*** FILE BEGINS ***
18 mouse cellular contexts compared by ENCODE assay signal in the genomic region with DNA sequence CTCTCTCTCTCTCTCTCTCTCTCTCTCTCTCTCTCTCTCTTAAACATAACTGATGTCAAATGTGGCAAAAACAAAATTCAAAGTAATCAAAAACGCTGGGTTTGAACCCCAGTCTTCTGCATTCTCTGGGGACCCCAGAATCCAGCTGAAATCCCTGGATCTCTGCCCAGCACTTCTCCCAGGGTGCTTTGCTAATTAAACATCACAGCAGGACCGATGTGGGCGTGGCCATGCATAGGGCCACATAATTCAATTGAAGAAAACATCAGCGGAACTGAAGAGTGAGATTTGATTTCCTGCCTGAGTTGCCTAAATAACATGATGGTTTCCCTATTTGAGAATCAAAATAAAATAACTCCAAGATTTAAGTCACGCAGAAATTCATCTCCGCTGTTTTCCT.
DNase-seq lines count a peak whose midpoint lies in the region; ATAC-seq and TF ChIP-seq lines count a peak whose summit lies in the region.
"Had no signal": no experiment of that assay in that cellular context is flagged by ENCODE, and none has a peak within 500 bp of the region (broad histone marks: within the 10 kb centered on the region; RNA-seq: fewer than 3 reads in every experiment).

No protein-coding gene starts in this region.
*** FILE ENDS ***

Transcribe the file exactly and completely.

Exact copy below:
18 mouse cellular contexts compared by ENCODE assay signal in the genomic region with DNA sequence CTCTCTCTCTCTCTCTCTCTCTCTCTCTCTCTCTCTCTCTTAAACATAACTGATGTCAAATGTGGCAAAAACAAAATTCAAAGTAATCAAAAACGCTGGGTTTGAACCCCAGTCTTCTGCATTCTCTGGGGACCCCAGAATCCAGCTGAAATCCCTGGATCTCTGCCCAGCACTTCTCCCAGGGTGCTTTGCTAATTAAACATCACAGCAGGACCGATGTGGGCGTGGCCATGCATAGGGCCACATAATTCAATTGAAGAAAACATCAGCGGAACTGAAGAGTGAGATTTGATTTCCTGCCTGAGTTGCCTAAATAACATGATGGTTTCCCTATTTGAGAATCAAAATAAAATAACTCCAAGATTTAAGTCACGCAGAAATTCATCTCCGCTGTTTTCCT.
DNase-seq lines count a peak whose midpoint lies in the region; ATAC-seq and TF ChIP-seq lines count a peak whose summit lies in the region.
"Had no signal": no experiment of that assay in that cellular context is flagged by ENCODE, and none has a peak within 500 bp of the region (broad histone marks: within the 10 kb centered on the region; RNA-seq: fewer than 3 reads in every experiment).

No protein-coding gene starts in this region.